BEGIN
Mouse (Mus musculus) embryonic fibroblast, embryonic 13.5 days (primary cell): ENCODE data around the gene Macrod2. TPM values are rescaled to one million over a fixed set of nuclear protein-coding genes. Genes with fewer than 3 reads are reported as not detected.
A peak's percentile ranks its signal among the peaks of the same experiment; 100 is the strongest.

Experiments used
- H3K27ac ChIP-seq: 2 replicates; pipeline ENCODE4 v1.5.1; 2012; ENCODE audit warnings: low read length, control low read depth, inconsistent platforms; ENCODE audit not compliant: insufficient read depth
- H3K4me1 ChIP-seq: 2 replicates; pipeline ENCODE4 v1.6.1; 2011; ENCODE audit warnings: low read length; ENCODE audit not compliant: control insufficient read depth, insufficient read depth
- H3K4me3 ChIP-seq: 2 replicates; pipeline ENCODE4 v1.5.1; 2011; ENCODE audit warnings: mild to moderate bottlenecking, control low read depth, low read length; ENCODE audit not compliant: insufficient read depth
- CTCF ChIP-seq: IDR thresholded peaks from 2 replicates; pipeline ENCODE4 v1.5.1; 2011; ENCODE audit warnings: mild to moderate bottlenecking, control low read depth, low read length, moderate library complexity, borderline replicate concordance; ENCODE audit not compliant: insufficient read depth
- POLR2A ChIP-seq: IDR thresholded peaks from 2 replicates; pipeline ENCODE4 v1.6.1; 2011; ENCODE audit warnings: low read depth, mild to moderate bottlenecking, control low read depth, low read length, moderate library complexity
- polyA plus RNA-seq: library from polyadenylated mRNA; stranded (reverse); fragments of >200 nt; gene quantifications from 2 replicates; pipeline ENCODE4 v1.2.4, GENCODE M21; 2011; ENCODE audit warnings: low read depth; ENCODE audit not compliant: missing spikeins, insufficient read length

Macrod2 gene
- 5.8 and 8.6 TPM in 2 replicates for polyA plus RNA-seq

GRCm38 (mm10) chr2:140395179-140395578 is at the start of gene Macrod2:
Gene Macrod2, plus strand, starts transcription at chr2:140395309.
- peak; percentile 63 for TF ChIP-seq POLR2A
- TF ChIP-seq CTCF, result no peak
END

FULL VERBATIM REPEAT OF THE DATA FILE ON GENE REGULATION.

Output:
Mouse (Mus musculus) embryonic fibroblast, embryonic 13.5 days (primary cell): ENCODE data around the gene Macrod2. TPM values are rescaled to one million over a fixed set of nuclear protein-coding genes. Genes with fewer than 3 reads are reported as not detected.
A peak's percentile ranks its signal among the peaks of the same experiment; 100 is the strongest.

Experiments used
- H3K27ac ChIP-seq: 2 replicates; pipeline ENCODE4 v1.5.1; 2012; ENCODE audit warnings: low read length, control low read depth, inconsistent platforms; ENCODE audit not compliant: insufficient read depth
- H3K4me1 ChIP-seq: 2 replicates; pipeline ENCODE4 v1.6.1; 2011; ENCODE audit warnings: low read length; ENCODE audit not compliant: control insufficient read depth, insufficient read depth
- H3K4me3 ChIP-seq: 2 replicates; pipeline ENCODE4 v1.5.1; 2011; ENCODE audit warnings: mild to moderate bottlenecking, control low read depth, low read length; ENCODE audit not compliant: insufficient read depth
- CTCF ChIP-seq: IDR thresholded peaks from 2 replicates; pipeline ENCODE4 v1.5.1; 2011; ENCODE audit warnings: mild to moderate bottlenecking, control low read depth, low read length, moderate library complexity, borderline replicate concordance; ENCODE audit not compliant: insufficient read depth
- POLR2A ChIP-seq: IDR thresholded peaks from 2 replicates; pipeline ENCODE4 v1.6.1; 2011; ENCODE audit warnings: low read depth, mild to moderate bottlenecking, control low read depth, low read length, moderate library complexity
- polyA plus RNA-seq: library from polyadenylated mRNA; stranded (reverse); fragments of >200 nt; gene quantifications from 2 replicates; pipeline ENCODE4 v1.2.4, GENCODE M21; 2011; ENCODE audit warnings: low read depth; ENCODE audit not compliant: missing spikeins, insufficient read length

Macrod2 gene
- 5.8 and 8.6 TPM in 2 replicates for polyA plus RNA-seq

GRCm38 (mm10) chr2:140395179-140395578 is at the start of gene Macrod2:
Gene Macrod2, plus strand, starts transcription at chr2:140395309.
- peak; percentile 63 for TF ChIP-seq POLR2A
- TF ChIP-seq CTCF, result no peak